I am trying to compare the Power of two solar cells, to see which one is more effective. I am measuring: Amps, Volts and Time. But Unit should I use, that tells me how much electricity my cell actually has produced over the day? Watt hours or amp hours maybe? Or should I just calculate the average power of each cell?

How would I go about calculating watt hours? I mean V and A will change during, so I can't just take the last measurement and multiply it by 12 hours. Should I measure V and A say every 10 seconds, and just assume they stay the same during that time? (Like this for example: 5V x 1A x 0.0027hours (10 seconds))

If you collect data (V,A) and sample every second and multiply the two and save the result and add it to the previous result, at the end of an hour you will have a single result. Would that not be the average Watt/hours for that hour ? if you then save that result as hour_1, and do this for all 24 hours and add them all together would that not be the average output for one day ? If you divide that by 24 would that not be the average Watt/hour output for one day ? Couldn't you use nested FOR loops fir seconds, hours , and days ?
I don't know but that's my guess...

1 sample/minute is more than enough. I build a model to compare stationary and tracked solarcells, the project paper is in german, but you might be interested in the code and graphs, though.

Wouldn't it be better to average amps and volts and at the end of the day you would take volts x amps x 24?Because if the arduino takes a sample, say every minute, you would have a result of say 0.055123 watt hours. But the arduino would make this 0.06 watt hours. So over time you would drift off.

bestanamnetnogonsin:
Wouldn't it be better to average amps and volts and at the end of the day you would take volts x amps x 24?Because if the arduino takes a sample, say every minute, you would have a result of say 0.055123 watt hours. But the arduino would make this 0.06 watt hours. So over time you would drift off.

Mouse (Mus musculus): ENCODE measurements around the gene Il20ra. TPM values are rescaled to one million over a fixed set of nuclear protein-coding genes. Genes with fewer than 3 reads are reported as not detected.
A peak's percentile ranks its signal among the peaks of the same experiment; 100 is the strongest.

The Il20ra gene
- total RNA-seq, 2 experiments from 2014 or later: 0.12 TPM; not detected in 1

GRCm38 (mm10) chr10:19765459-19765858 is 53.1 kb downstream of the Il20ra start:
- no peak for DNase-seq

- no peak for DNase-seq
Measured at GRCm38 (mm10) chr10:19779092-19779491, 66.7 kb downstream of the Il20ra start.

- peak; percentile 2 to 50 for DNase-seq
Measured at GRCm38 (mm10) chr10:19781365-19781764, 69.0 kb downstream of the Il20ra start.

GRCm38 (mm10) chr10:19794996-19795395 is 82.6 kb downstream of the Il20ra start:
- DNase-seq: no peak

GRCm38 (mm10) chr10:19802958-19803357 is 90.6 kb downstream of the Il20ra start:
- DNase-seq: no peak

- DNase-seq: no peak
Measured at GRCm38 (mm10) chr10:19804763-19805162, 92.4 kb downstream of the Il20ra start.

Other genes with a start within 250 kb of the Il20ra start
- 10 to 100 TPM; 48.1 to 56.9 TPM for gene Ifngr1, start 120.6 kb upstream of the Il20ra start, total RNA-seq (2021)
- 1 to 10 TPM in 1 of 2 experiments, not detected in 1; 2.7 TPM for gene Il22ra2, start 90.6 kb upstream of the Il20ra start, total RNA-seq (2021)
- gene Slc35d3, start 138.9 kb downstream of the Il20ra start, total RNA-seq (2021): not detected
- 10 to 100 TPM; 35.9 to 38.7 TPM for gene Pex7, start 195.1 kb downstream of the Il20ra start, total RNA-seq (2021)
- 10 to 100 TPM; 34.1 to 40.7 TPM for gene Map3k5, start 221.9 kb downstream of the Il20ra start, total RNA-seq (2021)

Different result, if you want to measure energy you integrate instantaneous power, floats are plenty
accurate for this, why round spuriously?

OP doesn't know Serial.print() syntax.
ie:
float val = 1.23456789;

Serial.println(val,8);

"spuriously..."
Really ?
Whewww ! ( I have to Google that, LOL)
I get "bogus , false ,fake, etc.."
How does that apply to OP's rounding intentions ?
( or maybe "unintentions")

@OP,

float val = 1.2345678910;
void setup() {
Â
Â Serial.begin(9600);
Â // put your setup code here, to run once:
}
void loop() {
Â // put your main code here, to run repeatedly:
Serial.println(val,10);
delay(1000);
}

For the sake of illustration, let's assume the solar cell output was EXACTLY the same for EVERY one of the 3200 samples taken in one hour,
then
All the samples taken every second ard multiplied by 3200 (normally they would ALL be different and would SUMMED up as described previously)

Â For (i=0;i<24;i++) // 24 hours in a day
Â Â Â Â {Â
Â Â Â Â Â Â For (i=0;i<60;i++) // 60 minutes in an hour
Â Â Â Â Â Â {
Â Â Â Â Â Â Â Â For (i=0;i<60;i++) // 60 seconds in a minute
Â Â Â Â Â Â Â Â Â {
Â Â Â Â Â Â Â Â Â Â // put code here to measure voltage output =>"volts = xx.xxxxx;"
Â Â Â Â Â Â Â Â Â Â // put code here to measure current output =>"currentÂ = xx.xxxxx;"
Â Â Â Â Â Â Â Â Â Â // put code here to multiply volts*current*0.000277Â Watt Hours
Â Â Â Â Â Â Â Â Â Â // put code here to save add result to previous result =>"float daily output =Â
Â Â Â Â Â Â Â Â Â Â Â Â Â Â Â Â Â Â Â Â Â XXX.XXXXX;"
Â Â Â Â Â Â Â Â Â }
Â Â Â Â Â Â Â }
Â Â Â Â Â
Â Â Â Â Â }